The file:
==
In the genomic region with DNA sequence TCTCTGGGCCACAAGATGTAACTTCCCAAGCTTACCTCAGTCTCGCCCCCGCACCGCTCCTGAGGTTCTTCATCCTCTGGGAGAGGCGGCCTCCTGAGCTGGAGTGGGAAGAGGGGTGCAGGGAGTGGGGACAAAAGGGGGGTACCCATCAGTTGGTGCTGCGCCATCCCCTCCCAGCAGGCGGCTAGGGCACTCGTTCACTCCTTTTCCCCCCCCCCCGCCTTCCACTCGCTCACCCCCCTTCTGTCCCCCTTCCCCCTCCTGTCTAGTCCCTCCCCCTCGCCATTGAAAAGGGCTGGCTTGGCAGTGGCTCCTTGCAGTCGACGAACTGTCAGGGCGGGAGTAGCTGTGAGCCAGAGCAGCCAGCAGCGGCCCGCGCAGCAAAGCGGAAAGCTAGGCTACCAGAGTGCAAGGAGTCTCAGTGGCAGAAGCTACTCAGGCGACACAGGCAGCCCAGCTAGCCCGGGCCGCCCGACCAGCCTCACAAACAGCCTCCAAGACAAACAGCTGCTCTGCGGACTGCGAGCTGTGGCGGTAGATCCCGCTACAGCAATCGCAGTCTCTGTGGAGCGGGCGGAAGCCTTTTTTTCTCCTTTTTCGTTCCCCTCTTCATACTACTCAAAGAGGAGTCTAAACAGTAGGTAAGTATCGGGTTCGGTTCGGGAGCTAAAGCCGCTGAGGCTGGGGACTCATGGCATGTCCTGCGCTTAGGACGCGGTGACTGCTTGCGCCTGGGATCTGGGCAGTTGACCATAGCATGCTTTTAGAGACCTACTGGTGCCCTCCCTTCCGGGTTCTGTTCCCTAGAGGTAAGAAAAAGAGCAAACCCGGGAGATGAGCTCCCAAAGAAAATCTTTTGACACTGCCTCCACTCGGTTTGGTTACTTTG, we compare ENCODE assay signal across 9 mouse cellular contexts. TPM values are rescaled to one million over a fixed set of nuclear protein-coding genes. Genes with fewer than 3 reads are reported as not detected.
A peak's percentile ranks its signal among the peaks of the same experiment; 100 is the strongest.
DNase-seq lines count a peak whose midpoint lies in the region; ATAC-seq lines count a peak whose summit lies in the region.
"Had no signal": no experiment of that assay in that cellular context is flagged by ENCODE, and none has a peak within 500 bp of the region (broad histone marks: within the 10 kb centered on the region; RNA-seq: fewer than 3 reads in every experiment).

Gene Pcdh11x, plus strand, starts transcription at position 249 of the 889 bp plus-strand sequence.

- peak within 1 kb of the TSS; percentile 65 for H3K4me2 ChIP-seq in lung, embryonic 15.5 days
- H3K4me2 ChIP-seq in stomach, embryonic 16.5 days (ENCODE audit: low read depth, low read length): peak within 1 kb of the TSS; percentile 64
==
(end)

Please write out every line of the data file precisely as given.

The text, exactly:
In the genomic region with DNA sequence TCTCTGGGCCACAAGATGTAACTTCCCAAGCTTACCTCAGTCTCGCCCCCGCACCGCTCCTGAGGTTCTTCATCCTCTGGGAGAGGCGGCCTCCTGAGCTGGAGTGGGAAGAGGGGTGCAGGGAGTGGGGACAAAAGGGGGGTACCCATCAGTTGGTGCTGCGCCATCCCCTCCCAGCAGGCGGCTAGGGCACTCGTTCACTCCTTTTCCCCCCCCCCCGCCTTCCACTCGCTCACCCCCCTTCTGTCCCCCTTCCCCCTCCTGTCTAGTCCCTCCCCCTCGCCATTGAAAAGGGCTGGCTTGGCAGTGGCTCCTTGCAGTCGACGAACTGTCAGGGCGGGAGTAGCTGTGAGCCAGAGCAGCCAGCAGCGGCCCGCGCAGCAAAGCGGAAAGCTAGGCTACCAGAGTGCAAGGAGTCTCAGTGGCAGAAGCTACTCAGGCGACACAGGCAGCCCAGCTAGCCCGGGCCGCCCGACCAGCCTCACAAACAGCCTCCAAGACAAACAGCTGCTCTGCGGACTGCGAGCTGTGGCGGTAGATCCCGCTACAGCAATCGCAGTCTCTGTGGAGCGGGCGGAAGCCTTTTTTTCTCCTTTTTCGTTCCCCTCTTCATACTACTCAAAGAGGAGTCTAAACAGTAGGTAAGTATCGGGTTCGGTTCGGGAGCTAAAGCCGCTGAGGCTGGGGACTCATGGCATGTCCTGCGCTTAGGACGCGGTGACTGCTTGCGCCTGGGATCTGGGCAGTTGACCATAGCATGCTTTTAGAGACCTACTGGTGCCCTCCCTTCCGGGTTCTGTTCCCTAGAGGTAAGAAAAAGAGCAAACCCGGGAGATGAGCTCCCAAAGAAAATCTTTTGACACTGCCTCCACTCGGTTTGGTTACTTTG, we compare ENCODE assay signal across 9 mouse cellular contexts. TPM values are rescaled to one million over a fixed set of nuclear protein-coding genes. Genes with fewer than 3 reads are reported as not detected.
A peak's percentile ranks its signal among the peaks of the same experiment; 100 is the strongest.
DNase-seq lines count a peak whose midpoint lies in the region; ATAC-seq lines count a peak whose summit lies in the region.
"Had no signal": no experiment of that assay in that cellular context is flagged by ENCODE, and none has a peak within 500 bp of the region (broad histone marks: within the 10 kb centered on the region; RNA-seq: fewer than 3 reads in every experiment).

Gene Pcdh11x, plus strand, starts transcription at position 249 of the 889 bp plus-strand sequence.

- peak within 1 kb of the TSS; percentile 65 for H3K4me2 ChIP-seq in lung, embryonic 15.5 days
- H3K4me2 ChIP-seq in stomach, embryonic 16.5 days (ENCODE audit: low read depth, low read length): peak within 1 kb of the TSS; percentile 64